M. Hoops Falls to Holy Cross
And for the second consecutive time, the inexperienced Crimson couldn’t manage to put its opponent away down the stretch as it ended up falling 67-59 at Holy Cross last night.
Harvard (0-2) tied the score at 58 with 2:20 left on a layup by junior captain Jason Norman off a long inbounds pass from sophomore forward Matt Stehle, but couldn’t find a way to manufacture any offense down the stretch as the Crusaders (2-0) pulled away for the victory.
The Crimson had started coming unglued when Holy Cross began to press the Harvard back court after tying the score at 54 with a pair of free throws with 3:24 to play.
“They surprised us with more aggressive pressure at a couple points in time,” Harvard coach Frank Sullivan said. “That’s just something it’s logical to do with an inexperienced team.”
Sophomore guard Michael Beal—playing out of position this season as the Crimson’s primary ball handler—found himself out of options in the corner and committed an offensive foul trying to break free.
“It kind of caught me out of nowhere,” Beal said. “We’re used to getting trapped in the corner, but a lot of times wherever we would get it, they would just come with two people and we were thinking about the press coming from a different place and so we were set up for a different type of press.”
“They had their hands flailing like nothing we’d seen in practice, nothing we’d seen all year,” Beal added. “It just took a lot to get used to that and unfortunately I didn’t deal with it too well. We didn’t deal with it too well.”
After a jumper and a pair of free throws put the Crusaders ahead by four, the Holy Cross press tied Beal up. But the possession arrow gave the ball back to Harvard, which retied the score on two free throws from junior guard Kevin Rogus and Norman’s layup over the press.
Harvard had taken its only lead of the game when Beal took a charge and Stehle converted a fallaway off the glass from a tough angle in the block with 5:05 remaining after he tied it with his left hand 45 seconds earlier.
Stehle’s buckets punctuated a stretch in which the Crimson relied on a 1-2-2 zone to shut down the Crusaders’ penetration and hold them without a field goal for 9:03.
“A lot of their offense was coming off of drive-and-pitch, [preseason Patriot League Player of the Year point guard Jave] Meade getting into the paint and drawing our help defense and then kicking out to shooters on the wings,” Beal said. “We went into a 1-2-2 zone to try to shut down the driving lines. When we did that, they stopped being able to get into the paint and we were able to close out their shooters a lot quicker.”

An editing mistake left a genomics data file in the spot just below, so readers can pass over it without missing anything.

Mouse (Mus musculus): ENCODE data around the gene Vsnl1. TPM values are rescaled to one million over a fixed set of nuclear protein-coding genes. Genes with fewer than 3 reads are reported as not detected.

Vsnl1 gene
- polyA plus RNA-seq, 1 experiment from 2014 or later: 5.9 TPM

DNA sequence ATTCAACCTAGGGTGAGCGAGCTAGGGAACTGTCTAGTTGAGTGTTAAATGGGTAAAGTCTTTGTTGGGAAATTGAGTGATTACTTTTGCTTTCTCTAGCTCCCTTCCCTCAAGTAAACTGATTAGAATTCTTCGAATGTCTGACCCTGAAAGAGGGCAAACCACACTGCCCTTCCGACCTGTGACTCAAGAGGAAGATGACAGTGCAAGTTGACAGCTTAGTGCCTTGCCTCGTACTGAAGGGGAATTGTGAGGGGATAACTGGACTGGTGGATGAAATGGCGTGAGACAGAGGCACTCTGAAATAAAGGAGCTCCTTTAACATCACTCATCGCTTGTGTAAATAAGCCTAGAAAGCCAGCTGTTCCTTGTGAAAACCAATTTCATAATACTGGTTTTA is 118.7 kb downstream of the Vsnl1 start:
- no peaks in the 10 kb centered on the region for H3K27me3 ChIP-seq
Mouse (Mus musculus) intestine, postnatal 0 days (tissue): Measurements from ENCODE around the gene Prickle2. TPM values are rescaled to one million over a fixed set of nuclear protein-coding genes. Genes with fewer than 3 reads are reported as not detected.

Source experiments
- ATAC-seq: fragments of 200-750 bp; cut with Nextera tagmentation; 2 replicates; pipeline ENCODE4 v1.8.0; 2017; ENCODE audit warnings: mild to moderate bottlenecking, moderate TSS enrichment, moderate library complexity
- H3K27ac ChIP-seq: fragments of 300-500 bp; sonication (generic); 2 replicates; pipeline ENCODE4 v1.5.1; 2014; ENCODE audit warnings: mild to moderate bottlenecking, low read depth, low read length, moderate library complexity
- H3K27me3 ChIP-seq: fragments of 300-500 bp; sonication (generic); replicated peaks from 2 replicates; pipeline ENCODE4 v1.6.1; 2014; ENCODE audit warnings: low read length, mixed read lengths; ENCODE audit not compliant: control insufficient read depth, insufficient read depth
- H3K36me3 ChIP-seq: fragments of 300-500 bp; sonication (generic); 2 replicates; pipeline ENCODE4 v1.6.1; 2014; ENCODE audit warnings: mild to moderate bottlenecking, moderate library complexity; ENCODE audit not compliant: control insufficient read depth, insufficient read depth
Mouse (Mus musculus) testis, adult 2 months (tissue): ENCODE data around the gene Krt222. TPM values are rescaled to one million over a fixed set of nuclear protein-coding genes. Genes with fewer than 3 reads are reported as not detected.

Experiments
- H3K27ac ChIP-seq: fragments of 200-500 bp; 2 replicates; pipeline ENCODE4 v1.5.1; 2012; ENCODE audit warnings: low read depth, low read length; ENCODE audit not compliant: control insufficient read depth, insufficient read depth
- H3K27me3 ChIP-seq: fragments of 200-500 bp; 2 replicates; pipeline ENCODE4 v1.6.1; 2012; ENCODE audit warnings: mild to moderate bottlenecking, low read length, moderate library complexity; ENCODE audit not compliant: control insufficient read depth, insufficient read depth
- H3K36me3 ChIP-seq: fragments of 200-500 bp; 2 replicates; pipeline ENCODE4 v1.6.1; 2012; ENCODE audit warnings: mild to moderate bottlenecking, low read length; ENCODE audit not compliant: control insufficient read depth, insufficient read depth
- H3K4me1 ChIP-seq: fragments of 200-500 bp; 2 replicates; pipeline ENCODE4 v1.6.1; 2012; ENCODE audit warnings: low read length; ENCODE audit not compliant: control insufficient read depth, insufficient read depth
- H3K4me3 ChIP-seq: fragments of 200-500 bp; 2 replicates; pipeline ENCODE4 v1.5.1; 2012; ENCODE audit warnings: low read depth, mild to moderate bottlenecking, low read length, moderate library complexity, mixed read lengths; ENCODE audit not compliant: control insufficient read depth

“In our league, every team is a great three-point shooting team, so we were closing out to them like they were Princeton, like they were Penn or Yale and they were just driving by us,” Beal added. “We decided to give them a little bit more space.”
Meanwhile, Harvard reeled off 12 points to complete the comeback from a 14-point first-half deficit that it began with a 9-0 run late in the first half.
Two of Stehle’s three blocks came during the second-half run.
For the second consecutive game, the 6’4 Beal led the Crimson in rebounding. Rogus was second with five boards to go along with his game-high 16 points, while freshman guard Jim Goffredo and Stehle added 11 and 10 points, respectively.
The battle-tested Crusaders, who have won the Patriot League and gone to the NCAA Tournament in each of the past three seasons and scared Marquette—which eventually reached the Final Four—before falling 72-68 in the first round of last year’s tournament, shot 13-of-15 from the free-throw line in the second half.
Harvard also had a chance to beat Fairfield, which went to the National Invitation Tournament last year, before falling 65-60 on Friday.
“We’re right there, and that’s the most disappointing part,” Beal said. “We’re good enough and we’re right there. We should be winning both these games—Fairfield and this game—and it’s just our youth and not knowing how to finish it out, not knowing how to really close it out and make the big plays that we need at the end. That’s just something that we’re going to have to learn over time.”
—Staff writer Alan G. Ginsberg can be reached at email@example.com.